Friday, February 05, 2010

Your health insurance company turned down your claim? DON'T give up!

Fighting Denied Claims Requires Perseverance

Peter DaSilva for The New York Times

Maria Carr does Pilates as part of therapy after arthroscopic surgery on her hip last year. Her insurance company initially refused to cover the operation, but relented on appeal.

Published: February 5, 2010

Maria Carr, a 43-year-old school administrator from Tulare, Calif., could not believe it when her insurer, UnitedHealth, denied coverage for arthroscopic surgery she underwent last year to treat a bone spur on her hip.

Her doctor told Ms. Carr he had successfully performed this procedure for eight other United Health patients suffering from the same ailment in the same year. To Ms. Carr’s mind, arthroscopy seemed a much less invasive and cheaper way to treat the problem than open hip surgery, the traditional treatment for bone spurs.

“When the denial came I was shocked,” Ms. Carr said, “but I figured I’d just have to find a way to pay.” The total bill for the hospital and surgeon fee was $21,225.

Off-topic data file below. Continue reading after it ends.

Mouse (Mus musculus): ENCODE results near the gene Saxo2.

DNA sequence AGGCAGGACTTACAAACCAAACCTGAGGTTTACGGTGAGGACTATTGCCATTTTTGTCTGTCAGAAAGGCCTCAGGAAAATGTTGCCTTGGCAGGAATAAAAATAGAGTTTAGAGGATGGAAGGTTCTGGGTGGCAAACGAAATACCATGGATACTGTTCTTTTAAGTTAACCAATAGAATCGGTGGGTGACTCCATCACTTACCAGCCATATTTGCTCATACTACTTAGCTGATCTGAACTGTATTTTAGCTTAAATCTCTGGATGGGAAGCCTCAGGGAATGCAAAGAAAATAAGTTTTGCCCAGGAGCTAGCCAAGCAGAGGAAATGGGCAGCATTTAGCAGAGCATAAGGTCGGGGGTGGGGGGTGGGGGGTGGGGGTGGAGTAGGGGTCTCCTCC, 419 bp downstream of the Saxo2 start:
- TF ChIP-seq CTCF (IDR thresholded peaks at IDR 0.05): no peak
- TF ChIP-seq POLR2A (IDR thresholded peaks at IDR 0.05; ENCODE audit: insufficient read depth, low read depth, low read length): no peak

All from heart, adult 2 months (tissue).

Ms. Carr’s form of shock is all too common. The Department of Labor estimates that each year about 1.4 billion claims are filed with the employer-based health plans the department oversees.

Of those, according to data collected from health insurance industry sources, 100 million are initially denied. In simpler numbers, that is one of every 14 claims.

But Ms. Carr, whose hip pain ceased after the arthroscopic surgery, did not give up on the reimbursement. And neither should you. When Ms. Carr, a special education administrator at a local charter school, read her explanation of benefits statement more carefully, she spotted some instructions on how patients can appeal denied claims.

“I decided I would fight,” she said. “After all, what did I have to lose?”

Ms. Carr researched medical journals and other publications to find proof that her procedure was a bona fide and safe treatment. She then wrote a formal letter to her insurer making her case and including copies of the research she had found. Her doctor backed her up with a thorough letter of his own.

The appeal was initially denied, but Ms. Carr kept fighting. She took her case to her insurer’s external review board, where an impartial medical expert weighed the evidence.

The expert agreed with Ms. Carr, saying UnitedHealth had to pay the claim. “The expert felt UnitedHealth couldn’t call the procedure experimental if it paid for other patients to have it,” Ms. Carr said.